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Success! Maria from Guatemala raised $418 to fund gynecological surgery.

  • $418 raised, $0 to go
to go
Fully funded
Maria's treatment was fully funded on December 19, 2019.

Photo of Maria post-operation

October 23, 2018

Maria underwent gynecological surgery.

Maria’s cone biopsy came back negative for cervical cancer and so she does not need any additional treatment. She feels healthy and without any pain after the procedure was completed. Without the additional stress, Maria can continue to spend time and take care of her grandchildren.

She says, “I am very thankful for all of the support and happy that there were no complications with the procedure. Thank you.”

Maria's cone biopsy came back negative for cervical cancer and so she does not need any additional treatment. She feels healthy and without ...

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March 27, 2018

Maria is a mother from Guatemala. She lives with her family in Guatemala’s rural western highlands. She works at home maintaining the household, doing tasks such as cooking, cleaning, and taking care of her grandchildren.

Recently, Maria received an abnormal colposcopy result showing cell changes in her cervix that could indicate cancer. Now, she needs to undergo a procedure to further test and remove those cells. Cervical cancer, while uncommon due to screening in most developed countries, remains a top killer of women in Guatemala.

Our medical partner’s doctors want Maria to receive a cone biopsy, a procedure that will remove a cone-shaped section of tissue from her cervix. This test will reveal if she has cervical cancer and may remove all cancerous tissue, meaning that Maria would need no additional follow-up. If additional treatment is necessary, the cone biopsy will help Maria’s medical team tailor her treatment and give her the best care possible.

This exam is expensive and requires Maria to travel to the capital city. Our medical partner, Wuqu’ Kawoq, is requesting $418 to fund the procedure, scheduled for April 16.

Maria says, “I am grateful to you all for helping me undergo these procedures. If it were not for this organization I would not know what illness I have.”

Maria is a mother from Guatemala. She lives with her family in Guatemala's rural western highlands. She works at home maintaining the househ...

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Maria's Timeline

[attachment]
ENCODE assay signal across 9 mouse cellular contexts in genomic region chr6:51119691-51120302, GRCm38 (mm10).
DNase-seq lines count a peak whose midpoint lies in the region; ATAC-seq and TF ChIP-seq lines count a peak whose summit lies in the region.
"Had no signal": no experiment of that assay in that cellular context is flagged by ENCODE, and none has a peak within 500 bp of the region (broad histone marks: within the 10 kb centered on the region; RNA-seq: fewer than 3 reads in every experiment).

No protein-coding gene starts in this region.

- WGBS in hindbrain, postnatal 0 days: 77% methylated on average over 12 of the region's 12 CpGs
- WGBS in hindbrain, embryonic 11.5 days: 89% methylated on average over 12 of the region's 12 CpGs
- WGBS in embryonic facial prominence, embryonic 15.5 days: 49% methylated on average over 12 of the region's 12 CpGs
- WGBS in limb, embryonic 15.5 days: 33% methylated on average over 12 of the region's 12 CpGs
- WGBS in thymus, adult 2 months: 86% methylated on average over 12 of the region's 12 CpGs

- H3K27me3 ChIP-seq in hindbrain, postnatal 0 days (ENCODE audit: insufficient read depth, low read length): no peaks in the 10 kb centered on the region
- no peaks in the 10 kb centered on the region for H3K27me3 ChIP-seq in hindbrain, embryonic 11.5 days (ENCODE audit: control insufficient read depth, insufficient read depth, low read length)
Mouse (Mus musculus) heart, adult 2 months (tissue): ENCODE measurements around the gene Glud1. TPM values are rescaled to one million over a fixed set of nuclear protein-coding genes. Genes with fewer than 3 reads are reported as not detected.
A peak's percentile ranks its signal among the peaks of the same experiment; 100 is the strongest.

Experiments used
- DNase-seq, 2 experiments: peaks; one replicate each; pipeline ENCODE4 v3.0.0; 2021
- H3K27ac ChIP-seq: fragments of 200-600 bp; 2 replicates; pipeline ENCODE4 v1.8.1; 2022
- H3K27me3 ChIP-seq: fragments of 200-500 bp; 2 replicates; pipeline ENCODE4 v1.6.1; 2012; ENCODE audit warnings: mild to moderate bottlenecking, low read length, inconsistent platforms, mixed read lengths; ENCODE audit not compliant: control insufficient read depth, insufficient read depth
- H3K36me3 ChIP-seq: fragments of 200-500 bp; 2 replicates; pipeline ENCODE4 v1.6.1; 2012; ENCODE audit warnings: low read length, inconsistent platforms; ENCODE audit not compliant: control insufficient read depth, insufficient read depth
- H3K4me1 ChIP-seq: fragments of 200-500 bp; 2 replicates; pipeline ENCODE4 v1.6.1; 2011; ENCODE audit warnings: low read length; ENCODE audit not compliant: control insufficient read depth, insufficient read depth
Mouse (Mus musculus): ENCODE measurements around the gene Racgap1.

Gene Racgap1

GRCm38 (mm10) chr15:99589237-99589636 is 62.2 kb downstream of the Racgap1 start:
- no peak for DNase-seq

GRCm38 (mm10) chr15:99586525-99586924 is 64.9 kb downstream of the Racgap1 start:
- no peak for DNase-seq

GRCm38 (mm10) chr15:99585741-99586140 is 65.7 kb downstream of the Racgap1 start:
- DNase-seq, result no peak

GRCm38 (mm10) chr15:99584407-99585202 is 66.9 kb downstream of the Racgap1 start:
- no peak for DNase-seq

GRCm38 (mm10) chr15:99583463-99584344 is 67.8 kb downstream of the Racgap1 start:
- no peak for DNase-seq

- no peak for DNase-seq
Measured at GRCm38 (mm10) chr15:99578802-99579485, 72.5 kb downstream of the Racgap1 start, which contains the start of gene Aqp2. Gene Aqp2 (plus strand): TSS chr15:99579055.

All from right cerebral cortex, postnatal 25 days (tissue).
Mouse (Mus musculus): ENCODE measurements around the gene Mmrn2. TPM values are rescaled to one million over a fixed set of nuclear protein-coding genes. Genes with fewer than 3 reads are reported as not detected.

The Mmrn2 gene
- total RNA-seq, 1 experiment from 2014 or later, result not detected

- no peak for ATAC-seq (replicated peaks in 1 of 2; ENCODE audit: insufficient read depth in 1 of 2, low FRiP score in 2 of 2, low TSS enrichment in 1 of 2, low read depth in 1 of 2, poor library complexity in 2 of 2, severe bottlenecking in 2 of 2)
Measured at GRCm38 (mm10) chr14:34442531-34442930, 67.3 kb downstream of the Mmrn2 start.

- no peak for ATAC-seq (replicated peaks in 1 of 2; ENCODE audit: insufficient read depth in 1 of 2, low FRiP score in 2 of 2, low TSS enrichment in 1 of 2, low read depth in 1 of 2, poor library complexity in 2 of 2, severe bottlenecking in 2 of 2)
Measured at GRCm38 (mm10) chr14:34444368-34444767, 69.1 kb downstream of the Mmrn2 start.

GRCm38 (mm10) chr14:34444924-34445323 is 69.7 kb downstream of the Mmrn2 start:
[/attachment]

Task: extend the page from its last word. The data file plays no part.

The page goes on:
• March 27, 2018

    Maria was submitted by Hannah Shryer, Complex Care Coordinator/Research Intern at Wuqu’ Kawoq.

  • March 28, 2018

    Maria's profile was published to start raising funds.

  • April 16, 2018

    Maria received treatment at INCAN in Guatemala. Medical partners often provide care to patients accepted by Watsi before those patients are fully funded, operating under the guarantee that the cost of care will be paid for by donors.

  • October 23, 2018

    Maria's treatment was successful. Read the update.

  • December 19, 2019

    Maria's treatment was fully funded.

Funded by 1 donor

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Funded by 1 donor

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Cone Biopsy
  • Cost Breakdown
  • Diagnosis
  • Procedure
On average, it costs $418 for Maria's treatment
Hospital Fees
Medical Staff
  • Symptoms
  • Impact on patient's life
  • Cultural or regional significance

​What kinds of symptoms do patients experience before receiving treatment?

Most patients are asymptomatic, but occasional patients may have bleeding and pain in the pelvic region. Wuqu’ Kawoq runs a large center for screening for cervical cancer with pap smear tests. When a pap smear is positive, or when a woman comes into clinic with an obvious lesion on her cervix, she needs additional follow-up in the form of colposcopy and/or a cone biopsy. Often this can be done through a colposcopy, a straightforward procedure in which a specialist examines the cervix and sometimes takes a tissue sample to test for cell abnormalities and cancer. When the abnormal cells cannot be sufficiently examined through a colposcopy, a cone biopsy is performed. In it, a cone-shaped area of tissue is removed from the cervix and tested for abnormalities. The cone biopsy is often curative for small cancerous or precancerous lesions of the cervix. Occasionally, if the biopsy shows abnormality, the patient does need to be referred on for more advanced treatment. Often, however, the cone biopsy is both diagnostic and curative.

​What is the impact on patients’ lives of living with these conditions?

These are cases picked up in our medical partner's screening program for cervical cancer, so most of the women don’t have any symptoms at all. This is exactly how a screening program is supposed to work, picking up cases that need treatment when treatment is still easy and curative. If left untreated, many of these women would go on over a period of months to years to develop life threatening invasive cervical cancer.